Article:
Sirukumab for Rheumatoid Arthritis: the Phase III SIRROUND-D Study

Shawn Yee, Mercer University College of Pharmacy

Rheumatoid arthritis (RA) is an autoimmune disease that causes chronic inflammation of the joints. Disease-modifying antirheumatic drug (DMARD) therapy, such as methotrexate (MTX) is commonly used for the treatment of RA. However, for patients unresponsive or refractory to this therapy, a newer treatment with monoclonal antibodies (mAb) is being further studied. [1]

One of the proposed underlying mechanisms of RA includes the activity of interleukin-6 (IL-6) in the joints, where higher levels of IL-6 is associated with joint damage and inflammation. [1,2] Therefore, inhibiting the activity of IL-6 with drug therapy is thought to improve RA symptoms and overall disease progression. [1] Previous studies analyzing the effect IL-6 receptor antagonism with monoclonal antibodies such as tocilizumab and sarilumab found success with improving RA outcomes, and showed reduction in RA symptoms, improved physical function and reduced the rate of RA progression. [3,4,5,6]

In a previous phase II trial, sirukumab (selective IL-6 cytokine human mAb), showed efficacy in patients refractory to MTX therapy. [7] The phase III trial is summarized below. [1]

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Naproxen Plus Muscle Relaxants vs. Naproxen Alone for Lower Back Pain

Shanterra Grable, Mercer University College of Pharmacy

In Americans under 45 years old, back pain is the leading cause of disability. It is estimated that anywhere from 60 to 80 % of the United States suffer from low back pain. This can affect flexibility, stability, and strength that can cause pain and discomfort, which can lead to chronic or temporary disability. [1]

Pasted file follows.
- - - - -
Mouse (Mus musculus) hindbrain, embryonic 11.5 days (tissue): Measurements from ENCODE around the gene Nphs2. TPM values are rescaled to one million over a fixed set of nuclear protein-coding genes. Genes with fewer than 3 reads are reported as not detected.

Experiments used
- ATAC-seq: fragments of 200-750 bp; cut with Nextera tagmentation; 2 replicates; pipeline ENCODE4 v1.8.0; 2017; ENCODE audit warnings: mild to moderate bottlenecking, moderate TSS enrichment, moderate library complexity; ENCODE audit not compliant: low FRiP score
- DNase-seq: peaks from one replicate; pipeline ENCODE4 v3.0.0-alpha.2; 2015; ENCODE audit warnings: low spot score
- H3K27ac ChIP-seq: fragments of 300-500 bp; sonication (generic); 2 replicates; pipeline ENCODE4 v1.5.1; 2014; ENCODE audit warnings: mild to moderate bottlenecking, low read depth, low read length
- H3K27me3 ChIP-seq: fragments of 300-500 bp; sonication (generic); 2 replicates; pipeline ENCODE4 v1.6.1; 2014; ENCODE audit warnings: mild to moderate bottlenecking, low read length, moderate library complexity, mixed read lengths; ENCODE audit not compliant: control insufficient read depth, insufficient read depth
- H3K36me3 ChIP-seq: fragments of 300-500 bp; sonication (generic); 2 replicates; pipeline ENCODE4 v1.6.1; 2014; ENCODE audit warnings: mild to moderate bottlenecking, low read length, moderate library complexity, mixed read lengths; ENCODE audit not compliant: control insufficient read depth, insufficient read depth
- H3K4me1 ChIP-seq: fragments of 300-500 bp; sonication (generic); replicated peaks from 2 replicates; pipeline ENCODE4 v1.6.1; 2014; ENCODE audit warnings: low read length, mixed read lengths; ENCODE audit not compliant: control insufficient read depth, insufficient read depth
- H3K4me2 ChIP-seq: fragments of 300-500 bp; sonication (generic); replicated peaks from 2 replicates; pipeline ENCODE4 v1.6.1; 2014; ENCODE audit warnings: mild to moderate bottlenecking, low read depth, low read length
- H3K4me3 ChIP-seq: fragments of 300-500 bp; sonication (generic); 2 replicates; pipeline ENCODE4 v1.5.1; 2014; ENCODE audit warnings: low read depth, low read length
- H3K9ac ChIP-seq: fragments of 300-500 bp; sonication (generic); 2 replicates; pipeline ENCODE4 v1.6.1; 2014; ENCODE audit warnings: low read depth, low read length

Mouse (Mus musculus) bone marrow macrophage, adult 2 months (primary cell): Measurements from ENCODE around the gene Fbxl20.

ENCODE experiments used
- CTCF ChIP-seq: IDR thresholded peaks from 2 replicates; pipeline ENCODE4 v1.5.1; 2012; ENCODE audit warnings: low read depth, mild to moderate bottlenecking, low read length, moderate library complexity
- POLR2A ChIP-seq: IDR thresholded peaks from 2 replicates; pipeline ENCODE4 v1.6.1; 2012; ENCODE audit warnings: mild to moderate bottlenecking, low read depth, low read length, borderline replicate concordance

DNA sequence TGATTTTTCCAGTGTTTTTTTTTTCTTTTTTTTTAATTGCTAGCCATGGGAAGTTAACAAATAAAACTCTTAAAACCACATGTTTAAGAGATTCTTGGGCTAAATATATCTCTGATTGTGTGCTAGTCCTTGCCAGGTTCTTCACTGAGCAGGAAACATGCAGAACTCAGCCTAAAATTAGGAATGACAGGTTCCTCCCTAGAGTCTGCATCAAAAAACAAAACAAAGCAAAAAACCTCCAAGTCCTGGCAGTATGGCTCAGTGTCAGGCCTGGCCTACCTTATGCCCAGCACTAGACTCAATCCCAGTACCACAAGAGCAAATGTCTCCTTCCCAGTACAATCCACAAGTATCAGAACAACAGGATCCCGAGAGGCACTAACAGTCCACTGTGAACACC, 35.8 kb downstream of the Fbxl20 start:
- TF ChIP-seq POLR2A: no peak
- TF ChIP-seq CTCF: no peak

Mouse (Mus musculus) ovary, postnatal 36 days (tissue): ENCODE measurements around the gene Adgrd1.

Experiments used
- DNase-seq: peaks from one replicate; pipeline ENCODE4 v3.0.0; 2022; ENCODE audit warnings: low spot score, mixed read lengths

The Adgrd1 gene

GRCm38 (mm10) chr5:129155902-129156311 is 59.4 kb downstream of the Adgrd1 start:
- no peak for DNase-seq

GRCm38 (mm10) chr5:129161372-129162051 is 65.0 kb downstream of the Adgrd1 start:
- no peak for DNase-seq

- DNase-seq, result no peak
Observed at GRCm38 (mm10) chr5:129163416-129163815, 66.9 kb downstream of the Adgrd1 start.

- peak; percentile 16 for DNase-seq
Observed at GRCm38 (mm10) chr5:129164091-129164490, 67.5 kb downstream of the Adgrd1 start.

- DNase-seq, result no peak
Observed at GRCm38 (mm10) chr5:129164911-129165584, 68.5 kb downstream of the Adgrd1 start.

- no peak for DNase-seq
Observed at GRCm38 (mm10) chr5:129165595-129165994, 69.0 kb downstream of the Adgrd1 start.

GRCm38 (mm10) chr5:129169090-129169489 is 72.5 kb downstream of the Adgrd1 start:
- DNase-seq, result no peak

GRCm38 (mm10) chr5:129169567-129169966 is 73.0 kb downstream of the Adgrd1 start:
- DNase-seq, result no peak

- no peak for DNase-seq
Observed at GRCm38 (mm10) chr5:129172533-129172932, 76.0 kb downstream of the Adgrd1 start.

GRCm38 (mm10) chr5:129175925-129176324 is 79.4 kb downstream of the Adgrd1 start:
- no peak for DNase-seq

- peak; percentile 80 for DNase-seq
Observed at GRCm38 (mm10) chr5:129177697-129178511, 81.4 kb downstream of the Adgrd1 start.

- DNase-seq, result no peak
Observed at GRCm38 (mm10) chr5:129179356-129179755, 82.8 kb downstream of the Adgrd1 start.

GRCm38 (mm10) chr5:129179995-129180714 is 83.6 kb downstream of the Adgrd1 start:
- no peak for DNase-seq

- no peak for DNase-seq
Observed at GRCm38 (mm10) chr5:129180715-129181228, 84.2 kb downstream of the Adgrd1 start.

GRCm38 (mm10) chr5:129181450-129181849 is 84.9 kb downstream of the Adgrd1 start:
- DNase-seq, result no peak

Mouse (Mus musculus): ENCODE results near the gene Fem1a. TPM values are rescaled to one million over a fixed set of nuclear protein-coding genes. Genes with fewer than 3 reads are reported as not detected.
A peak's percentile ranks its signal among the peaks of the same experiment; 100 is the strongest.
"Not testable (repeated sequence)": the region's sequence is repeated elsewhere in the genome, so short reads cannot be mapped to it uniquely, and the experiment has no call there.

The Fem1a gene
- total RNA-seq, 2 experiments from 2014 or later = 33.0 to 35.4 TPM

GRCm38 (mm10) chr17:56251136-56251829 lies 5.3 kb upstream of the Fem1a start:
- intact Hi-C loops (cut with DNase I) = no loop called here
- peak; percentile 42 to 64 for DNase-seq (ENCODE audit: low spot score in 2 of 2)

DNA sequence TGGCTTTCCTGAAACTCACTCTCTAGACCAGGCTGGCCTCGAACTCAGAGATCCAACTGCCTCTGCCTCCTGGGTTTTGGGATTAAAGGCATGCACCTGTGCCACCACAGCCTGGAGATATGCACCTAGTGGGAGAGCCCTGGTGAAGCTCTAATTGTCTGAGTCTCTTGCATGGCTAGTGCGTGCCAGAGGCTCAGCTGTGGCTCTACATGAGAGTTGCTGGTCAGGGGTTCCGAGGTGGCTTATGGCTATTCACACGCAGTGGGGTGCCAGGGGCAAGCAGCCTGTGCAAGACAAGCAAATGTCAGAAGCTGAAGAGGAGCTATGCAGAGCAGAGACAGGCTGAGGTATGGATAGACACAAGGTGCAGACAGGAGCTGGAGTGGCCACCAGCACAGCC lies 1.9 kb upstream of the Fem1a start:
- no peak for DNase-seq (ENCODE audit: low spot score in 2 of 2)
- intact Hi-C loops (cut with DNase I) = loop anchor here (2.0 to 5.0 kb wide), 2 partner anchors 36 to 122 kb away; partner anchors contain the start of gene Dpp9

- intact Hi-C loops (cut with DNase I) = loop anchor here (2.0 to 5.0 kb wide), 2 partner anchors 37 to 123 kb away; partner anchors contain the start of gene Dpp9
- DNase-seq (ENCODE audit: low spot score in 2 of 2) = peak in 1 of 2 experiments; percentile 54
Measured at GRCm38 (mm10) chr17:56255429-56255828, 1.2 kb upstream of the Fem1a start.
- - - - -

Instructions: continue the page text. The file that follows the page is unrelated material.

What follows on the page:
While there is moderate evidence to show that a combination of  NSAIDS and muscle relaxants can be beneficial in treating acute back pain, it is not known which medications improve patient perceptions of pain. The mechanism in which muscle relaxants aid in relieving back pain is unknown but is thought to be related to their general analgesic effects in the central nervous system and not directly on skeletal muscles. The two muscle relaxants used in the following study, orphenadrine and methocarbamol, are prescribed in over 250,000 emergency room visits annually; however, there is little evidence to suggest that these two muscle relaxants are effective in treating low back pain.  [2]

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ACE Inhibitors and Statins in Adolescents with Type-1 Diabetes

Julia Lvovich, Mercer University College of Pharmacy

Type 1 diabetes most frequently occurs in children and adolescents, although this autoimmune disease can occur at any age. In type 1 diabetes, beta cells are destroyed by the body’s own immune system, causing a complete insulin dependence. Due to the early onset of disease and difficulty of glycemic control, type 1 diabetic patients are at an increased risk of long-term complications, such as diabetic kidney disease. [1]